Second, after the data is gathered and collaborated internally within the organization, the next step is organizing examples of claims and setting up meetings with the payers. Work with contracting to get in touch with provider reps that the organization already has a relationship with. This will be an opportunity to discuss payer behavior and also updates to payer policies that may be difficult to find and need to be communicated with the provider or facility. This information needs to be easily available for providers and health systems to access. If healthcare organizations are to follow payer policies, this information should be readily available so that they know what policy is being applied to denials and recoupments that are done on a consistent basis. Payers should also be providing updates via a provider newsletter to give direction on where this information is located as well.

  1. Create Policies and Procedures

Lastly, after a few consistent collaborations with payers are completed, and the challenges are addressed, policies and procedures can be put into place to prevent denials and ensure claims are transmitted cleanly within the organization and denials and claim delays are reduced.

Using trends in denials and underpayments as an evaluation of payer behavior is an important and ongoing discussion between the provider/organization and payer relationship. Identifying trends to ensure that issues related to contract negotiation, missed communication of payer policy updates, and having an ongoing dialogue is important to encourage process improvement and collaboration within the payer/provider relationship. Healthcare organizations should be able to categorize errors and denials to prevent reoccurrences. This will challenge each party to maintain accountability and work together resolve and prevent these issues. There should be ongoing discussions to identify these issues.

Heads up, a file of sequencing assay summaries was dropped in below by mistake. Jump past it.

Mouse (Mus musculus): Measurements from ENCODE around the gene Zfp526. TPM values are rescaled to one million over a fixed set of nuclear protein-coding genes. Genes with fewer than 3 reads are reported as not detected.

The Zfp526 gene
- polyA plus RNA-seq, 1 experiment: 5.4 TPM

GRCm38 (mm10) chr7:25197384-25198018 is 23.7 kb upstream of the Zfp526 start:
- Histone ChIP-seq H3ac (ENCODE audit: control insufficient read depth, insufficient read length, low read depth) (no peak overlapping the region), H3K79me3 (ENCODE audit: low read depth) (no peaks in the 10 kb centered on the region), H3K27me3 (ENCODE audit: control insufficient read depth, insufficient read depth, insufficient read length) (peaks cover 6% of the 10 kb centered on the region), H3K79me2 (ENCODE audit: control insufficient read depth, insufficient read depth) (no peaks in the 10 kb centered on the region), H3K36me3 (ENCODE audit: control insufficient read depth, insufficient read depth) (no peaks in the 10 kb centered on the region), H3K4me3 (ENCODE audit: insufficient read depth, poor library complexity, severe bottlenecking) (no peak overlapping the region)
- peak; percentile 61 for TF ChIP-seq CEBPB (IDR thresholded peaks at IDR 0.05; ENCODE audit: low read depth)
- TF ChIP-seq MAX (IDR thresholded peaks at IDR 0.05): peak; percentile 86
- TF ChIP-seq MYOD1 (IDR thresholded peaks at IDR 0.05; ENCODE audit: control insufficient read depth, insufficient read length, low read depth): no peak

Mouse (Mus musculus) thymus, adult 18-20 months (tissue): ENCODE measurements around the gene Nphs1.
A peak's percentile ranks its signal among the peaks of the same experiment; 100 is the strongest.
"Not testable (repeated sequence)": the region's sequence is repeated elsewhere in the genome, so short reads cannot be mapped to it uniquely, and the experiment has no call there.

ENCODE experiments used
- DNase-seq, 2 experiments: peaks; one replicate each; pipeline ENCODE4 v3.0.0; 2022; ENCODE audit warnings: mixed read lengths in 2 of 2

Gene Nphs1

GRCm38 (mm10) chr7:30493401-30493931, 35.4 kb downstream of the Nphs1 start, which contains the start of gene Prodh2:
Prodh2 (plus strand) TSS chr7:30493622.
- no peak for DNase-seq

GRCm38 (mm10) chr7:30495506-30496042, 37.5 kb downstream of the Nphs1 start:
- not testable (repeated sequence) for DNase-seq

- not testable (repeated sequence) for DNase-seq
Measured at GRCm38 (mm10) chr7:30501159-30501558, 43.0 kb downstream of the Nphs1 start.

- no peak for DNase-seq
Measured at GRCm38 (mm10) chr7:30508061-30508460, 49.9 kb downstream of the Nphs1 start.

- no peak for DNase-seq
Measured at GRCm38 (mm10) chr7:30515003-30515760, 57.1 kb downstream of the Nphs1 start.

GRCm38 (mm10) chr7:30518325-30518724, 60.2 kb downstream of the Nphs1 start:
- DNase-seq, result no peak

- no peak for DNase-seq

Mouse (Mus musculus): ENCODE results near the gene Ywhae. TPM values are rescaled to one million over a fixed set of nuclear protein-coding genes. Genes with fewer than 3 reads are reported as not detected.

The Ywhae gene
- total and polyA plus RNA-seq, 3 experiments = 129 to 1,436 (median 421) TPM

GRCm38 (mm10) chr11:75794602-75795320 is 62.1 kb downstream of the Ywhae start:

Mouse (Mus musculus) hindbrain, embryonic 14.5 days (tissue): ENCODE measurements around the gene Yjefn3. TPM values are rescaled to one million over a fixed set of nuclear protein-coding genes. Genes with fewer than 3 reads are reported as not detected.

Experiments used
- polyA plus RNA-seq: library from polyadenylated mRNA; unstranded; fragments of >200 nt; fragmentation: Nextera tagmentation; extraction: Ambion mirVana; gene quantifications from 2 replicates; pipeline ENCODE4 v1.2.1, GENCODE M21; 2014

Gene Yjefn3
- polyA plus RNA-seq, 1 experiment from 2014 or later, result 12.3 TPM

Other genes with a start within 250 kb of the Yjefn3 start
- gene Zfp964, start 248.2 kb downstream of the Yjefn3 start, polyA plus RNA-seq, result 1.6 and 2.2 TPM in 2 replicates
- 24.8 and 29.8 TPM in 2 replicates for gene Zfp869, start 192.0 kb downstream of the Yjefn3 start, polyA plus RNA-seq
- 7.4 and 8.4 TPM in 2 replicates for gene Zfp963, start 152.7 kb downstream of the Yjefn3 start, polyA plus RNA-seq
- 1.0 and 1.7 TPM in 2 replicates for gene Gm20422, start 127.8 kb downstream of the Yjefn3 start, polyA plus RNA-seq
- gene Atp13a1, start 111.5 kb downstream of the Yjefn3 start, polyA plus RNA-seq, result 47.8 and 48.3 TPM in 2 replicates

Table: Example of Errors and Denials Categorized by Department Best Able to Prevent Recurrence
Denial Reason Responsible Department
CO-50 The services are not covered because the insurer does not deem them to be medical necessities. Registration
CO-120 The patient is covered by a managed care plan. Registration
CO-182 The procedure modifier was invalid on the date of service. Coding
CO-138 Appeal procedures were not followed, and time limits were not met. Billing
CO-18 The claim or service is a duplicate. Billing

 

As revenue cycle professionals, it is important for us to bridge the gap and advocate for our providers within our health systems. Health information professionals are uniquely positioned to support the providers and communicate the issues within the practice with the providers. If payers are auditing specific claims, HI professionals can identify trends related and have a discussion on the audit trends. If this is due to a Recovery Audit Contractor (RAC) audit, are you communicating with providers and facility of what trends the Centers for Medicare and Medicaid Services is looking for? Healthcare providers can use information obtained through these audits to identify trends in reimbursement and denials to provide education and ensure timely and compliant reimbursement for healthcare services.

For more information on additional tips toward successful payer-provider collaboration, check out this roundtable from 2019.

Jennifer Foskett (jfosket@my.wgu.edu) is a health information management professional, local speaker, and the owner of medicalcodingformillennials.com.